The Lemosho Route is a great option to choose if you want to increase your chances of reaching the mountain’s summit.

eleven hikers that climb the top of kilimanjaro via lemosho route

We all made it to the top!

How Busy Is The Lemosho Route?

I was in the high season in August, and the first couple of days were relatively calm. However, around Lava Tower, the Lemosho route connects with the Machame trail. The crowds thicken a little bit at this time.

What Is The Cost Of The Lemosho Seven-Day Tour?

The cost of climbing Kilimanjaro Lemosho varies according to whichever company you choose. Also, when do you want to travel? How far in advance will you book the tour? I spent seven days on the mountain and two days in Moshi at a lovely resort. And it was incredible!

If you need help deciding which operator to go with, check out this list here where you’ll also find companies per route.

kilimanjaro team of eleven climbers and thirty porters and guides and the end of lemosho route

My fantastic Kilimanjaro Team

What Are The Accommodations Like On The Lemosho Route?

Only camping is available on the Kilimanjaro Lemosho Route. The good news is that most companies include all of the necessary gear (tent, sleeping bag, and sleeping mat) in their pricing.

Guides and porters transport all of the equipment from camp to camp. They also set up the tent for you, so you don’t have to learn how to put it together yourself. Most importantly, fantastic cooks are also there to prepare delicious and fresh cuisine daily, so you have more energy while trying to conquer the mountain.

the view of over the clouds from the tent

The view from the tent

When Is The Best Time To Climb The Lemosho Route?

Tanzania has two seasons: wet and dry. Therefore, the ideal time for the trek would be during the dry period, which is also the busiest. However, If you wish to climb Kilimanjaro at a leisurely pace, take the Lemosho Route during the rainy season.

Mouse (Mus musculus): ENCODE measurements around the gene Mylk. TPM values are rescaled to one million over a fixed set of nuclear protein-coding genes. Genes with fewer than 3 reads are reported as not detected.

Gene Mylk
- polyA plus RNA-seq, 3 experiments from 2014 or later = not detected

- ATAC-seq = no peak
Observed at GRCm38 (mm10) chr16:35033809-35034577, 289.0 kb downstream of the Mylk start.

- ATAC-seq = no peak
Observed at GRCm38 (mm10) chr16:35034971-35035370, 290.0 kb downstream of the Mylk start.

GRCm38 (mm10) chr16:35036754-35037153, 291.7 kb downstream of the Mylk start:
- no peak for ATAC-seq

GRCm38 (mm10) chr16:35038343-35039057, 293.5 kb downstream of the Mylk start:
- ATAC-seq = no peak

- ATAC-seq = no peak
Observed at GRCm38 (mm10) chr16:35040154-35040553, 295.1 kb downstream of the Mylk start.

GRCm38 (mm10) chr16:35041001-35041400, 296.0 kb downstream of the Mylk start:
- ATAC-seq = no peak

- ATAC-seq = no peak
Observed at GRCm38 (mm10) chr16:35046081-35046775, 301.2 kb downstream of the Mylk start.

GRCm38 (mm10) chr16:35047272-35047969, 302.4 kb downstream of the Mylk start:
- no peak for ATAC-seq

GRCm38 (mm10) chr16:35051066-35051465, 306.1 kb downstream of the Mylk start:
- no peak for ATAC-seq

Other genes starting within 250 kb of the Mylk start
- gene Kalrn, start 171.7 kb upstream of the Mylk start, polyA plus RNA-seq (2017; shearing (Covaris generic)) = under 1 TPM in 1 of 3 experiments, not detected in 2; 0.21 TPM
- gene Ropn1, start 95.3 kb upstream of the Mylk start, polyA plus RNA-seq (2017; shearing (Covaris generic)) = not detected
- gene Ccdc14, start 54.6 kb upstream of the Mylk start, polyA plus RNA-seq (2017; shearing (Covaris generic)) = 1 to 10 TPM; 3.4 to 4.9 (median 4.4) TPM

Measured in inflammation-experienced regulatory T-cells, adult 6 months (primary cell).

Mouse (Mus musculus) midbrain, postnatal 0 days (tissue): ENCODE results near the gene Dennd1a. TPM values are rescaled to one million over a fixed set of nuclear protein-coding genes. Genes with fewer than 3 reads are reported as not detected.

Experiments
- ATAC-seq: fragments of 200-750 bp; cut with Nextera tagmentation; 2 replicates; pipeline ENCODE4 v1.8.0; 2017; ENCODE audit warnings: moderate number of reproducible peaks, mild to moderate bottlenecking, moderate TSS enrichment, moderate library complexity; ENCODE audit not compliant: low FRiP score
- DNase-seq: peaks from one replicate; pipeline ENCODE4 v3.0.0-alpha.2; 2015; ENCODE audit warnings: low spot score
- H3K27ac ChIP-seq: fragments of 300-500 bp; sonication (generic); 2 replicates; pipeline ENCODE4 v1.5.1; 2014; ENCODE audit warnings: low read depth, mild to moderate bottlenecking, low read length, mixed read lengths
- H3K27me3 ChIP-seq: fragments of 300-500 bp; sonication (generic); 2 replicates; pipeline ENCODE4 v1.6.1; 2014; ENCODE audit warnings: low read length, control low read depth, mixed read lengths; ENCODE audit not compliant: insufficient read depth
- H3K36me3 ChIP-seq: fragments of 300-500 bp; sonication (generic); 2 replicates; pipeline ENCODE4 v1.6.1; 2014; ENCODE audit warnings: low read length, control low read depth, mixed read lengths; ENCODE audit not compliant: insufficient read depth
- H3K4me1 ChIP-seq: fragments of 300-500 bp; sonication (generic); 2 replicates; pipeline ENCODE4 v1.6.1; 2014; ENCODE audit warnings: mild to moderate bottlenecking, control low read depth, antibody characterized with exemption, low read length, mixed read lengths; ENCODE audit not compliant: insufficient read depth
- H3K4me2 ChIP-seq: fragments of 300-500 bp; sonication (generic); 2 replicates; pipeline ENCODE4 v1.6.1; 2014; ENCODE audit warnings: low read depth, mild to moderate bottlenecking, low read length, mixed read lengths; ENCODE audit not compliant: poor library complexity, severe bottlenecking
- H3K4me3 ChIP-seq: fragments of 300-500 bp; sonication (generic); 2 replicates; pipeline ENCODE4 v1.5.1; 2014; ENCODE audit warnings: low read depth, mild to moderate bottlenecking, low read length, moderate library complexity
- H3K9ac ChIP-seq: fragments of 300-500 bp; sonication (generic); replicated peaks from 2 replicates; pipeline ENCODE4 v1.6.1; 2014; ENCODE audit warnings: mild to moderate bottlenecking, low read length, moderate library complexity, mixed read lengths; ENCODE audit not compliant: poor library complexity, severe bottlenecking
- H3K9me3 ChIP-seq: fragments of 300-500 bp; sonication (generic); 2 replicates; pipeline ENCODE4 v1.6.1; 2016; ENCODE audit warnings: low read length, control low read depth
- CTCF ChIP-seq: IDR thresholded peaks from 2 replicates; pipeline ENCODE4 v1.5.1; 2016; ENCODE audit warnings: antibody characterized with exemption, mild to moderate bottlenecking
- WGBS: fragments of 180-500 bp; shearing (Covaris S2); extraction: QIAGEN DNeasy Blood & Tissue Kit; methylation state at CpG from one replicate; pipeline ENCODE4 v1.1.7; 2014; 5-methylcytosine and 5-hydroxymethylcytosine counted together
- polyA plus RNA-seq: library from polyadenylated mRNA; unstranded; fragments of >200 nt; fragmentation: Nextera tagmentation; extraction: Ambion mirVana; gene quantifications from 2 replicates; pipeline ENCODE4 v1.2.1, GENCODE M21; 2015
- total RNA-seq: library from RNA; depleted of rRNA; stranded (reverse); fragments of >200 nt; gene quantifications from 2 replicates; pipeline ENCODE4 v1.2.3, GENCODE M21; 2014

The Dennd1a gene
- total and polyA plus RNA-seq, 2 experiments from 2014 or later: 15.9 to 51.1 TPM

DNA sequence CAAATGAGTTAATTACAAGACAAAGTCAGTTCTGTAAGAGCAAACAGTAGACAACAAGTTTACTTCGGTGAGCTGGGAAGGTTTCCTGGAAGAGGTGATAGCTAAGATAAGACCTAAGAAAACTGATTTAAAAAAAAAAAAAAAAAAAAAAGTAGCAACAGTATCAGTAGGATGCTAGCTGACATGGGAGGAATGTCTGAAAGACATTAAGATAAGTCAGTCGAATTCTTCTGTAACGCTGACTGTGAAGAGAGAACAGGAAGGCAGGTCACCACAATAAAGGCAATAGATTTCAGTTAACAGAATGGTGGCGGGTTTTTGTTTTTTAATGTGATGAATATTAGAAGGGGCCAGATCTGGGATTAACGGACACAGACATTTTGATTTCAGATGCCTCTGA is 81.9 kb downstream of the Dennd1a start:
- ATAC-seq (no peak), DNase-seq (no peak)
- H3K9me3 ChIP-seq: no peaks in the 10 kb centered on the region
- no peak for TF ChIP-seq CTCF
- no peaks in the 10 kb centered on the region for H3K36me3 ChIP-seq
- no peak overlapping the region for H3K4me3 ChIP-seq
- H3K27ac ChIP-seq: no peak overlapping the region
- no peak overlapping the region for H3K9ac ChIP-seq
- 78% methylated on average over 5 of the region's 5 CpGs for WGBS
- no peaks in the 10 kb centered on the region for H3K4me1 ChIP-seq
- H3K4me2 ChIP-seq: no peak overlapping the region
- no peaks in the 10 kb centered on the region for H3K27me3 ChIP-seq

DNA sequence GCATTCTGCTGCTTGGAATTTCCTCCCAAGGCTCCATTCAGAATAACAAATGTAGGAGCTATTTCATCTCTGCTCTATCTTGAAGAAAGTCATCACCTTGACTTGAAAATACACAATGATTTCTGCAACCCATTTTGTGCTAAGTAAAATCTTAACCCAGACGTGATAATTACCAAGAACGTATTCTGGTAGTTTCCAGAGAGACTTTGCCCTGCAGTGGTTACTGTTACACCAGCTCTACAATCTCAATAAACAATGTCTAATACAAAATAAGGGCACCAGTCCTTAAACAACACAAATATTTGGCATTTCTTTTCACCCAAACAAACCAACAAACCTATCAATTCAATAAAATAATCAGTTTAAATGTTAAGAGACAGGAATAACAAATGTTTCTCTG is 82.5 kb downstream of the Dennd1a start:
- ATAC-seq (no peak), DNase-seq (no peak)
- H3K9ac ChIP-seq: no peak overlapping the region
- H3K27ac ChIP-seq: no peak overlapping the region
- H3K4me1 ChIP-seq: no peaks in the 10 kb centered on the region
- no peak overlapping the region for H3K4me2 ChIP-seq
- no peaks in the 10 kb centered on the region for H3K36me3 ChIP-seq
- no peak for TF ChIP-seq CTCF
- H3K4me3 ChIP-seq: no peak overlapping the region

March through June, as well as November and December, are wet months. Conversely, the months of January and February, as well as July and October, are dry. We didn’t see a drop of rain during our climb in August.

hikers walking the lemosho route on a beatiful weather day

Great weather in August

Lemosho Route Detailed Itinerary (Seven Days-Six Nights):

Day 1: MTI MKUBWA CAMP (2650 m/8,694 feet)

  • Distance: 6 km / 4 miles
  • Hiking time: 3-4 hours
  • Vegetation zone: Montane forest

You will start after breakfast with the bus from your lodge. The Londorossi Gate is a three to four-hour trip from Moshi and Arusha.

You will sign up for your Kilimanjaro hike at the gate before being transported another 12 kilometers to the Lemosho route starting point. The walk passes through lowland forests, where you’ll most likely see Colobus monkeys. It takes about four hours of hiking to reach Mti Mkubwa Camp.

first camp on lemosho route

Mti Mkubwa camp – the first stop on the Lemosho route

Day 2: MTI MKUBWA CAMP (2650 m/8,694 feet)  TO SHIRA II CAMP (3850 m/12,631 feet)

  • Distance: 16 km / 9 miles
  • Hiking time: 7-8 hours
  • Vegetation zone: Montane forest/Moorland